Extremely cold temperatures across Canada have put the nation’s most vulnerable at even greater risk, as finding shelter indoors becomes a matter of life and death.

Dr. Brett Belchetz, CTV medical expert and an emergency physician, says getting the homeless out of the elements is crucial, as the cold weather can quickly turn deadly.

“The most important thing that we can do to prevent hypothermia, to prevent frostbite, is to keep people out of the cold,” he said. “Nobody should be out in the cold for a prolonged period of time when the weather is like this.”

“We need to take all efforts that we can to make sure that the vulnerable in our society are brought indoors and brought to a warm place,” he added.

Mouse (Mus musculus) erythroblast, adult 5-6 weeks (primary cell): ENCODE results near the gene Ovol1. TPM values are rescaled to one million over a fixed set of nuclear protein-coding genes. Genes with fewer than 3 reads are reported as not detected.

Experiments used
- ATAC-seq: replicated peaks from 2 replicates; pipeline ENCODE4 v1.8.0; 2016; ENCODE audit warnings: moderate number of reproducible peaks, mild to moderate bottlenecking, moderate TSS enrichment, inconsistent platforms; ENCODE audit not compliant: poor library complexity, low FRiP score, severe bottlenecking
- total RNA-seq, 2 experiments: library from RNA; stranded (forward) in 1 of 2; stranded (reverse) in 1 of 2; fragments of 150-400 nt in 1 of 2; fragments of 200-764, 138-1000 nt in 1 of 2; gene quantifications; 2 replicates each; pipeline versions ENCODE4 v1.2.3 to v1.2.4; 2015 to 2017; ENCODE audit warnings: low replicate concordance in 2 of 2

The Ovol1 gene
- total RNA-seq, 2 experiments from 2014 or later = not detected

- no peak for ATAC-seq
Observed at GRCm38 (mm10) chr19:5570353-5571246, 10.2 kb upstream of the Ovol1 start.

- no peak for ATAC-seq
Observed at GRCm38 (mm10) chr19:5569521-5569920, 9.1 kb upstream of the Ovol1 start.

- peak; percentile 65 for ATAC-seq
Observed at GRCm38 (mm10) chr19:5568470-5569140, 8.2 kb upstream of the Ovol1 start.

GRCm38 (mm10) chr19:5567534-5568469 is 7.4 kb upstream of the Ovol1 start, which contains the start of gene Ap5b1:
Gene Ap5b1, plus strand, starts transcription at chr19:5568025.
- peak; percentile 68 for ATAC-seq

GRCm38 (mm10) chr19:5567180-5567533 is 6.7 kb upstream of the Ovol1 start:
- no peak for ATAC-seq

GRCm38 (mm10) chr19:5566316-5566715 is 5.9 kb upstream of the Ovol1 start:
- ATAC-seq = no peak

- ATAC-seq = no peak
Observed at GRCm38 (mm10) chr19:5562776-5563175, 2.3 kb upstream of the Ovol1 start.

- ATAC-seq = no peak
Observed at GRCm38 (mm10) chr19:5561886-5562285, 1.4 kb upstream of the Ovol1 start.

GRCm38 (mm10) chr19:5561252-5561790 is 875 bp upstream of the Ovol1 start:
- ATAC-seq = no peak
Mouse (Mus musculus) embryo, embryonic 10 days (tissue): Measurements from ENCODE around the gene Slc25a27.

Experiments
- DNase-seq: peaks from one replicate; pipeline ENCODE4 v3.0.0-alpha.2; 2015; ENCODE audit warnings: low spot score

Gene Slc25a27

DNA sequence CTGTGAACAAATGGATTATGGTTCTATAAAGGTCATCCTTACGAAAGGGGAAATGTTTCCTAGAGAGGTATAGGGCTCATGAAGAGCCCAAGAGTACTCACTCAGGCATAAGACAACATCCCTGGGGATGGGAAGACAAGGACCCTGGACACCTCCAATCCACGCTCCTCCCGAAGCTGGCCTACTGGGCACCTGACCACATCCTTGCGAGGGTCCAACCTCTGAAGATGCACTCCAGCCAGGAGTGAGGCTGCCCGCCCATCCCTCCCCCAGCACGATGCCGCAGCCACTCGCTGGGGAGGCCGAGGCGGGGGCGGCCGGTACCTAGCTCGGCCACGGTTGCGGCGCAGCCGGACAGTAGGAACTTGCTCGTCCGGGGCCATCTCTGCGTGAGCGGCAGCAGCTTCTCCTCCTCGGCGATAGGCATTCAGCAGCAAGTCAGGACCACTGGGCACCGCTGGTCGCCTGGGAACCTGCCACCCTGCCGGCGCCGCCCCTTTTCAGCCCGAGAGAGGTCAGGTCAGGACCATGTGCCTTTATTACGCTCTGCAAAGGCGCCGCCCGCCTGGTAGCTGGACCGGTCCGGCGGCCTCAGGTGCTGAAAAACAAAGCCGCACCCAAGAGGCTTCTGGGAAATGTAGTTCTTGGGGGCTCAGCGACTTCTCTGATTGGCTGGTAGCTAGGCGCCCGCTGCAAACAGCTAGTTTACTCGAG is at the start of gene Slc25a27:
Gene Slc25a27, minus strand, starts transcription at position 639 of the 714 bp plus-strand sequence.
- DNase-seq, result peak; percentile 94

Belchetz said doctors currently have a heightened level of awareness when it comes to making sure people are coping with the cold. The two most common conditions are hypothermia and frostbite.

Hypothermia is a condition where the body loses heat faster than it can be produced. Hypothermia can set in when the body dips even just a few degrees below its normal temperature of 37 degrees Celsius. Death becomes a real risk once the body dips to about 27 C.

“Hypothermia is something that we are always on the lookout for,” said Belchetz. “This can set in very quickly when people are outside for any prolonged amount of time without the right amount of protection.”

Frostbite is an injury caused when the skin freezes. When the temperature dips to -40 C with the wind chill, exposed skin can start to freeze in just a few minutes.

“We have to make sure we are always thinking about the cold whenever we see a patient,” Belchetz said.